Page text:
How should we understand Latin American international relations since the early republican era? Standard Western-centric IR studies emphasize Latin America's marginal position in the world system and its historical subordination to either European and/or U.S. hegemony. This course challenges this one-sided approach and reductionist characterization. Adopting a global historical perspective, one that privileges a Latin American-centric view, this course will examine the ways Latin America generated its own ideas, articulated its own concerns, and acted in its own interests in international affairs. Special attention will be paid to how Latin America sought to resist foreign domination and/or hegemony and maintain its relative autonomy. It will also analyze when, why, and under what conditions Latin America forged anti-imperialist blocs, pursued regional integration, and engaged in transnational solidarity. To provide a more nuanced understanding of Latin American international relations, this course will historically contextualize and analyze the influence of changes in the international state system, national and sub-national political cultures, the balance of domestic forces, and non-state actors.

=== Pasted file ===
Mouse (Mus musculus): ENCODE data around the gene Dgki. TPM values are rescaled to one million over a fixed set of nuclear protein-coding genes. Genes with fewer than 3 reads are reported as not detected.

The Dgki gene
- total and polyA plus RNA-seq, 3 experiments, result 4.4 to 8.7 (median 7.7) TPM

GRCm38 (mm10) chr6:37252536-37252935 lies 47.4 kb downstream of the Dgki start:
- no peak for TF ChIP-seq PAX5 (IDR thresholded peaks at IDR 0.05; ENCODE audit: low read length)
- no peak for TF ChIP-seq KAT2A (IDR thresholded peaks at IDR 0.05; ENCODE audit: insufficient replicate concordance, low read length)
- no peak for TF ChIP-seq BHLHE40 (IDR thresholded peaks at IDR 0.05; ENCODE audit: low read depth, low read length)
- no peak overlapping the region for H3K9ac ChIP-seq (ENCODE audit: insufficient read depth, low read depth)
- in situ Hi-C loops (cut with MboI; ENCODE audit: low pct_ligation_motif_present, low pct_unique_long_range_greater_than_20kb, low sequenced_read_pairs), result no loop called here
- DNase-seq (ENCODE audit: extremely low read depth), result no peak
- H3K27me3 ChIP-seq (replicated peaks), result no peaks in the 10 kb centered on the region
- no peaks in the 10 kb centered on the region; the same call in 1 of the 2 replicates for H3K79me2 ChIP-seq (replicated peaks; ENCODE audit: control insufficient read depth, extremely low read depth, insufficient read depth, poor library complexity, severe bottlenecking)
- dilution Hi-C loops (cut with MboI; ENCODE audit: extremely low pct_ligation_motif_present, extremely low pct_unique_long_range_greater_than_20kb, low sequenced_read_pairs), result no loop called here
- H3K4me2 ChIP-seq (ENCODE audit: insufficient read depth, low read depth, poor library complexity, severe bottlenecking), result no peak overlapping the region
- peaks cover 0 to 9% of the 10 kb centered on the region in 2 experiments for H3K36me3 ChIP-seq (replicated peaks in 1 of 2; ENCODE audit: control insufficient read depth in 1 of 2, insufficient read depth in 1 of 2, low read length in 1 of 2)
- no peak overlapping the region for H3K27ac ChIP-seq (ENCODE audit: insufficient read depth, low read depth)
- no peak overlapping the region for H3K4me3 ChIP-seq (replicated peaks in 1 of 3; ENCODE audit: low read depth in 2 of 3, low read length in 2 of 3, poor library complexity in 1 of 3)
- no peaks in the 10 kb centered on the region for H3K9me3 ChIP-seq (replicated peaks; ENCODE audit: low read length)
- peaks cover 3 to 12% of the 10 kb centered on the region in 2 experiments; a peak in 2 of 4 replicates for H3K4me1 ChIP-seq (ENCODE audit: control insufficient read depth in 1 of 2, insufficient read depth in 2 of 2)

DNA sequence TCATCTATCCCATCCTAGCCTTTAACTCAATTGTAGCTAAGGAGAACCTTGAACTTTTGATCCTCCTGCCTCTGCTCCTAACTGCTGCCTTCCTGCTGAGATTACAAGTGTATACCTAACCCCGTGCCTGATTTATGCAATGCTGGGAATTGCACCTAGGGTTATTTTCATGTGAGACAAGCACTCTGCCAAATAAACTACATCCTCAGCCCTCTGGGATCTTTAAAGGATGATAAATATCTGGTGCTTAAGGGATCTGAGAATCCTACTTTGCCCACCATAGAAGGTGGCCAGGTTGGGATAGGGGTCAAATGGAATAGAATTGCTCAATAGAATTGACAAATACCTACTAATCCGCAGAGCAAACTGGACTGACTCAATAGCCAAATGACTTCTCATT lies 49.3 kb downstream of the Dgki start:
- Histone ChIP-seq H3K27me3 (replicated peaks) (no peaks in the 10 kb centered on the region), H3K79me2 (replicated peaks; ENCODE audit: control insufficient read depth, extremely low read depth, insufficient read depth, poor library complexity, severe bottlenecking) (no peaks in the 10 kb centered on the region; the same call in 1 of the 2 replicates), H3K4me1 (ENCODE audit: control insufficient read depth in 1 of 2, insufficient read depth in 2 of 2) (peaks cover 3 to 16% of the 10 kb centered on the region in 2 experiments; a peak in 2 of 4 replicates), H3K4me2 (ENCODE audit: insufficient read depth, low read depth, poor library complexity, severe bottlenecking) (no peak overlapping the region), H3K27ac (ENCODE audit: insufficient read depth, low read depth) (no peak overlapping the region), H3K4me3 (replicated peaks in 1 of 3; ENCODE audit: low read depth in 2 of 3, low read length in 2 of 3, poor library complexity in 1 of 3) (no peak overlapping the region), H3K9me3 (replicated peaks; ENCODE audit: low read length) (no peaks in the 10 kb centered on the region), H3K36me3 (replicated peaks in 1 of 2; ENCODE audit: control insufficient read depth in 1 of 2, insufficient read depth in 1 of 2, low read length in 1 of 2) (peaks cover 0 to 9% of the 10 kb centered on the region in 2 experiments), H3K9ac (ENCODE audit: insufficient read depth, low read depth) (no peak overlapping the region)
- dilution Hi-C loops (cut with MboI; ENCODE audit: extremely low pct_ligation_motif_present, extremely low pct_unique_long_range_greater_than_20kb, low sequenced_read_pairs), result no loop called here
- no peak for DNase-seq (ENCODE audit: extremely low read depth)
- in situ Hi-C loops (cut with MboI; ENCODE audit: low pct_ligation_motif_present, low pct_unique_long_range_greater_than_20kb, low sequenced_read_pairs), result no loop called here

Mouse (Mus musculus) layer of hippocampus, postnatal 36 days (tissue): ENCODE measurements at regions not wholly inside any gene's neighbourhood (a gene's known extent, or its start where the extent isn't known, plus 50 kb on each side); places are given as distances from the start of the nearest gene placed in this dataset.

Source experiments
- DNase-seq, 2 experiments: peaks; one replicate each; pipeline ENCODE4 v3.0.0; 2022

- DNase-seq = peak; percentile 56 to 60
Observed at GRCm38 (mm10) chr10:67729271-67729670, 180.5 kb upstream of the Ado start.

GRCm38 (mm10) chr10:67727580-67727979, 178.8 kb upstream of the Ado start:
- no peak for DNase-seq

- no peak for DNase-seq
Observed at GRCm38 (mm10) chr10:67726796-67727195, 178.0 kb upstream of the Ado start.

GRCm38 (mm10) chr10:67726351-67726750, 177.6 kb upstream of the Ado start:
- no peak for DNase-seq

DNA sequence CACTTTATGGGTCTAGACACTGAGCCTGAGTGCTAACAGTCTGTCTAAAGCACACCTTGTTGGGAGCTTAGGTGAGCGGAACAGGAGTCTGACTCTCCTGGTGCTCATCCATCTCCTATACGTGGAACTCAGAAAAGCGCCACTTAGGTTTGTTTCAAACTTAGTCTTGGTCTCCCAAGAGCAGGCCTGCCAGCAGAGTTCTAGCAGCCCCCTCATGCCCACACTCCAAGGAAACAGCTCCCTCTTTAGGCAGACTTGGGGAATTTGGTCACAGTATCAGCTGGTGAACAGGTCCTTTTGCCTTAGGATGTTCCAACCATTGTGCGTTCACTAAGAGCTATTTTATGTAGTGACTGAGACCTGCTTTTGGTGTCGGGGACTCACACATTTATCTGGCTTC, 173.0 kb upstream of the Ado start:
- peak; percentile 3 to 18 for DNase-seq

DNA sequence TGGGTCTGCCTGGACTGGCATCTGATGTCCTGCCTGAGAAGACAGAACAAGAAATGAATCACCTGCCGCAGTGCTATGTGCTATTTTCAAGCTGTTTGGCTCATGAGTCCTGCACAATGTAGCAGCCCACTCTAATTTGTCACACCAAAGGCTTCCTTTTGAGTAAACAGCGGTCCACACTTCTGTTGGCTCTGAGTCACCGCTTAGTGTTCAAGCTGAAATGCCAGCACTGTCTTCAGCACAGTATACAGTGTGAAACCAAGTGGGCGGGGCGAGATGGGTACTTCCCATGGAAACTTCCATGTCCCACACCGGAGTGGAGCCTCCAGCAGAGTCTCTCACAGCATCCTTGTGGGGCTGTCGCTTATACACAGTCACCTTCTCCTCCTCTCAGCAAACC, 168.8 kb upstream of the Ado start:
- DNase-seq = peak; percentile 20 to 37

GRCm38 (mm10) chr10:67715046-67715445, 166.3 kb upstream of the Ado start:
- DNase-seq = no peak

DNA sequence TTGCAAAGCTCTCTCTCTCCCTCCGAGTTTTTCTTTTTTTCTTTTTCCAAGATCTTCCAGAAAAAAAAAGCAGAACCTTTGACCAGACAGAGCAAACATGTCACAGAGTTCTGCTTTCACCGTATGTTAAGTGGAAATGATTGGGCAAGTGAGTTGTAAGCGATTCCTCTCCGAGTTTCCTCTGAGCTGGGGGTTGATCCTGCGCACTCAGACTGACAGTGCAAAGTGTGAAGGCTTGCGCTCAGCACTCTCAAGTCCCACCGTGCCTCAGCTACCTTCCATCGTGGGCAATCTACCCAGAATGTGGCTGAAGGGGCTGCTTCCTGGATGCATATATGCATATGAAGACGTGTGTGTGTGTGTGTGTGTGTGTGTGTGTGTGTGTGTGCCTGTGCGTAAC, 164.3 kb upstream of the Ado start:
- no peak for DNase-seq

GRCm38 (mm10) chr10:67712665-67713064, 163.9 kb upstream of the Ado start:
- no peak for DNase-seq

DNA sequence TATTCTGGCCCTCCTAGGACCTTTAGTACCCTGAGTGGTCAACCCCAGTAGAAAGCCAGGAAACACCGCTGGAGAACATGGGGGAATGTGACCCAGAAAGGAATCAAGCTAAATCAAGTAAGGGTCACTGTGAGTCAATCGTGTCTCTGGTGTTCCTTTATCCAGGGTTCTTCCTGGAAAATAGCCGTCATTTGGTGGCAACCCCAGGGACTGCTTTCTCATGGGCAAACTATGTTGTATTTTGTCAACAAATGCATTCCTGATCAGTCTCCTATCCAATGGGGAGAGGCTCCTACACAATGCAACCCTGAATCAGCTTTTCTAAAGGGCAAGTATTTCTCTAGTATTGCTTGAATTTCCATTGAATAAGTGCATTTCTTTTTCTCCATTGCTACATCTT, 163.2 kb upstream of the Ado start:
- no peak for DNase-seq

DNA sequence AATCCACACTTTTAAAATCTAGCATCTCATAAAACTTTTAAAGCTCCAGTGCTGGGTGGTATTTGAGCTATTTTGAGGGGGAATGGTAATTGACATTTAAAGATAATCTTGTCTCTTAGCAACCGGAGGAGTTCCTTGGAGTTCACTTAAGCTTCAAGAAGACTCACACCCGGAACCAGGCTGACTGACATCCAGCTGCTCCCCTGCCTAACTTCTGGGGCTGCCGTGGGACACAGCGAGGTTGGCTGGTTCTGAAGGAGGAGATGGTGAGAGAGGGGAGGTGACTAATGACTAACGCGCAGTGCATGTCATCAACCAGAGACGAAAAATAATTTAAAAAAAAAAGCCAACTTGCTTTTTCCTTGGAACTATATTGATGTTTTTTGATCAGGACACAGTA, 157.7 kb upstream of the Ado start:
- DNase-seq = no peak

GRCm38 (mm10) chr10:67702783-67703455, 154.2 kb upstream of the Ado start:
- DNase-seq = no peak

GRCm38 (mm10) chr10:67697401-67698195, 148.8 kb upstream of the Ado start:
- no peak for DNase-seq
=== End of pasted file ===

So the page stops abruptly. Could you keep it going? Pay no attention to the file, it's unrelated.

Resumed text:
Course Attributes: EN S; AS LCD; AS SSC; AS WI I; FA SSC; AR SSC